Bachelor degree in social sciences or humanities + the equivalent of English course B
The course can normally be included in a generel degree at advanced level.
The course presents important aspects of theory of science and research methods relevant to the multidisciplinary field of advanced IMER studies. Covering both qualitatively and quantitatively oriented methods of research, the course provides knowledge for the student in formulating research questions and relevant problems/hypotheses for conducting an independent research assignment. The student’s ability to choose, apply and present methods of research will be assessed through seminar presentations and written assignments.
After finishing the course, the student shall:
• display knowledge of and insight into the methodology within the field of research, encompassing the humanities and the social science disciplines relevant to IMER-related research, as well as the various theoretical perspectives that inform such research;
• display an ability to independently identify and formulate a problem for detailed consideration both orally and in writing, and apply methodology correctly in a specific research situation in order to convey the results of their own work, and the results of others;
• display an ability to evaluate and elaborate on issues of empirical research from the relevant social and ethical perspectives.
The course is based on active participation of the students. A variety of methods, including interactive lectures/discussions, assigned readings, and group projects will be utilised for the purpose of achieving the course objectives.
The assessment of the students’ knowledge will be based on individually performed written assignments and/or on oral or written presentations of group projects. In group presentations the individual student’s contribution must be distinguishable.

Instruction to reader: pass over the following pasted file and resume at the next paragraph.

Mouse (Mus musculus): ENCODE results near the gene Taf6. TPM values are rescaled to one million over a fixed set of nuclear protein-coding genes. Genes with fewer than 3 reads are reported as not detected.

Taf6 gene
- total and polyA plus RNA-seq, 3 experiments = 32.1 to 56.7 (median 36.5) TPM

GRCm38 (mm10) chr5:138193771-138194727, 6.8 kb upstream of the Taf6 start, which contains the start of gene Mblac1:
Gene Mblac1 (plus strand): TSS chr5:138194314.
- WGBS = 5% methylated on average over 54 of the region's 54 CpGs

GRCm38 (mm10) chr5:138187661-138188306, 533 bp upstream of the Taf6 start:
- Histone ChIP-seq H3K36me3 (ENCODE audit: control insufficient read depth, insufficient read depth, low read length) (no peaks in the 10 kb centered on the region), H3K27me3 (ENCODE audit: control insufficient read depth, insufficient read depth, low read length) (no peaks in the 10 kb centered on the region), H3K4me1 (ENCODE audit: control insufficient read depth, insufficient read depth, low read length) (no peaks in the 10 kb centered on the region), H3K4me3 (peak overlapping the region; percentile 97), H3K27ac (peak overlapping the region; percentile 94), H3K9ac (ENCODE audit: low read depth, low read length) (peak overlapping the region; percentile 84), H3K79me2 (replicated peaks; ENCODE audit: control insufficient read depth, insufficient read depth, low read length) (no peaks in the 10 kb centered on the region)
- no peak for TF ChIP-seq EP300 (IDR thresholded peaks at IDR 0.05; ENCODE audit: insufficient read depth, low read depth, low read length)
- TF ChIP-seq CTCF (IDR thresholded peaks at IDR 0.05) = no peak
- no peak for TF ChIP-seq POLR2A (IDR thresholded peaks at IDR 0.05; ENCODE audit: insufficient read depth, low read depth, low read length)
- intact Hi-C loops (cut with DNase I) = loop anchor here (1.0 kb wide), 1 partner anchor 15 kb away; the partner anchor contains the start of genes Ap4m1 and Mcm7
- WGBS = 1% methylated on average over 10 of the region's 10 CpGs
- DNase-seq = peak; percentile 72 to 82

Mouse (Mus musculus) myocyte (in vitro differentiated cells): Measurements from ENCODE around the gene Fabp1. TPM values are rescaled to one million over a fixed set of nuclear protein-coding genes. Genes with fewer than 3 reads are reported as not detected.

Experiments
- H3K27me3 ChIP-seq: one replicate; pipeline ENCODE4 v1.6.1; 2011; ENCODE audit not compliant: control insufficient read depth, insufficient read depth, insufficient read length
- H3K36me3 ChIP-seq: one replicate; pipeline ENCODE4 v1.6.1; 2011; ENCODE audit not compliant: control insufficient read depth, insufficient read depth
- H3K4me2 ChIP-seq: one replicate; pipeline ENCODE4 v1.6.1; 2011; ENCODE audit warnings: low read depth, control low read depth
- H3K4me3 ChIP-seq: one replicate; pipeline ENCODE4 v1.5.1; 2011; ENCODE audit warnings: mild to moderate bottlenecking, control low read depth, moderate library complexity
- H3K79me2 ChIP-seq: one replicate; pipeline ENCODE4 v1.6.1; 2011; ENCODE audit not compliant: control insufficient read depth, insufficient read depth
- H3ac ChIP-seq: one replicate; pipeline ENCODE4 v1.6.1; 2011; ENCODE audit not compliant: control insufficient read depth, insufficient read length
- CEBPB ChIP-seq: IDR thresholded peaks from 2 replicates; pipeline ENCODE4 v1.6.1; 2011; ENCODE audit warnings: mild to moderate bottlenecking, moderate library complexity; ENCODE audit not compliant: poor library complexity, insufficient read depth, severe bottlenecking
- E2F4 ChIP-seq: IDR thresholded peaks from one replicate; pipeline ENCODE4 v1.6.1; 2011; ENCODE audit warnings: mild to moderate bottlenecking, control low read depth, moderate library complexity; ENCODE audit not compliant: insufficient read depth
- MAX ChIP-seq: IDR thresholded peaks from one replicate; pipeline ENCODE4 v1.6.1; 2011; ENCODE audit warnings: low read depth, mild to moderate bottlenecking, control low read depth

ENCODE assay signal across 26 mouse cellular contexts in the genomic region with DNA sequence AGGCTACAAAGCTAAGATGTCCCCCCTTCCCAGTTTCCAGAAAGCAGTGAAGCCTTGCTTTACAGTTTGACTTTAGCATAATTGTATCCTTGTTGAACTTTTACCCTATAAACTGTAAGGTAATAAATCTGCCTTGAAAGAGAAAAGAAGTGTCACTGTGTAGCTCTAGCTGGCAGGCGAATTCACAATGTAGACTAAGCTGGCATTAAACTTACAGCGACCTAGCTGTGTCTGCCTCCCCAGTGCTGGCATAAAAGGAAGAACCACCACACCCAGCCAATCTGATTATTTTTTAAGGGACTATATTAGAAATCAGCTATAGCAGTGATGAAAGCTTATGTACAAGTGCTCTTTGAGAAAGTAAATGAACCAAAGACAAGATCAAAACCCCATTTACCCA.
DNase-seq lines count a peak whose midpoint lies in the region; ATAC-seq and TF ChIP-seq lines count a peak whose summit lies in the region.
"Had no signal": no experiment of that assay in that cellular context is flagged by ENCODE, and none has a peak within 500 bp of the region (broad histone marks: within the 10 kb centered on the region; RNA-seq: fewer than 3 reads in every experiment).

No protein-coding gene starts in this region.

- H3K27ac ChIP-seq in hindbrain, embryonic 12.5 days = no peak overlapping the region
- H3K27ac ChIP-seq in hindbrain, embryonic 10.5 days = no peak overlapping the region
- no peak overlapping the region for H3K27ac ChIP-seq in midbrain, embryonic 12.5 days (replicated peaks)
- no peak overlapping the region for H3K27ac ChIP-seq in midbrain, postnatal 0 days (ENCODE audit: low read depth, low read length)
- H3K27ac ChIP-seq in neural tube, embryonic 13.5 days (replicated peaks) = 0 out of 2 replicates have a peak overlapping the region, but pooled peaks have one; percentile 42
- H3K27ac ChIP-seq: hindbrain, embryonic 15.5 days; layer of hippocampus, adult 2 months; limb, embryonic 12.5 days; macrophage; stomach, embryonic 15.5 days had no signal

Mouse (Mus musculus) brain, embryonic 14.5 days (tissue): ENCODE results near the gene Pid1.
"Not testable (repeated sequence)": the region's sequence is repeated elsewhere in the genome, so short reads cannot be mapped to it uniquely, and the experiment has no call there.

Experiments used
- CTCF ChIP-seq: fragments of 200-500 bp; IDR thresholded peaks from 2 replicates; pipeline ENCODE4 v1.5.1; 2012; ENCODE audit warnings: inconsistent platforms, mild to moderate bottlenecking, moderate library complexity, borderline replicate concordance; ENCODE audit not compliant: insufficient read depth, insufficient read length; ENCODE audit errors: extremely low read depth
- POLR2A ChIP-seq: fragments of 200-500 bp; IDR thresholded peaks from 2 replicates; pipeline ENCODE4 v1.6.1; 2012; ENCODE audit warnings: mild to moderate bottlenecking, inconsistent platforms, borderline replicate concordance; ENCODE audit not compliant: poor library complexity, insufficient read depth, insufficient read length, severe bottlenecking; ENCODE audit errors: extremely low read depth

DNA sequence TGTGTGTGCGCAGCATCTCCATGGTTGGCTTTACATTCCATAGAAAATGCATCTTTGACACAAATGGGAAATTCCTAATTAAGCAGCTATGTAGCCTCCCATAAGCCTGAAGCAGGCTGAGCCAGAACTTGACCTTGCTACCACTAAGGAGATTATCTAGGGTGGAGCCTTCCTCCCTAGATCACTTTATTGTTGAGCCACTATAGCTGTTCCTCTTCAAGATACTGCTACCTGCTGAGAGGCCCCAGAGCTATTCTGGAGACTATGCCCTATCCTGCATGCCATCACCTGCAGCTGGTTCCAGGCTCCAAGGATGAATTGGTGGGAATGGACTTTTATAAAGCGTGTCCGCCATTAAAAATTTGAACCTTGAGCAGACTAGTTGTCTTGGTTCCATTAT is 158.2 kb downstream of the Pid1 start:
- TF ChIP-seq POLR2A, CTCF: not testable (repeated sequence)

Students who do not pass the regular course exams have the minimum of two re-sit opportunities. Re-sits follow the same form as the original exams, apart from re-sits for group work, which take the form of individual written and oral assignments.
General literature (whole course):
- 6, P. & Bellamy, C. (2012) Principles of Methodology: Research Design in Social Science. London: Sage. [336 pp.]
- Oliver, P. (2010) The student’s guide to research ethics. 2nd ed. McGraw-Hill/Open University Press (Open UP study skills). [170 pp.]
- Rosenberg, A. (2015) Philosophy of Social Science (5th ed.). Boulder, Colorado: Westview Press. [360 pp.]
- Chambliss, D. and Schutt, R. (2018) Making Sense of the Social World: Methods of Investigation. London: Sage. [400 pp.]
Interview and observation methods
- Brinkmann, S., and Kvale, S. (2018) Doing interviews, Qualitative research Kit (2nd ed.). London: Sage. [120 pp.]
- Hammersley Martin (2007) Ethnography. Principles in Practice. London and NY: Routledge, Taylor and Francis Group (E-book). [280 pp.]
- Karlsson, J. C. and Bergman, A. (2016) Methods for Social Theory. Analytical Tools for Theorizing and Writing. Abingdon-on-Thames, UK: Routledge. [168 pp.]
- Mayan, M. J. (2009) Essentials of Qualitative Inquiry. London and New York: Routledge, Taylor and Francis Group. [172 pp.]
Methods for text analysis
- Boréus, K. and Bergström, G. (2017) Analyzing Text and Discourse: Eight Approaches for the Social Science. London: Sage. [304 pp.]
Additional articles and academic theses will be agreed upon during the course.
All students are offered an opportunity to give oral or written feedback at the end of the course. A summary of the results will be made available. The students are also given a possibility to offer feedback through the course council.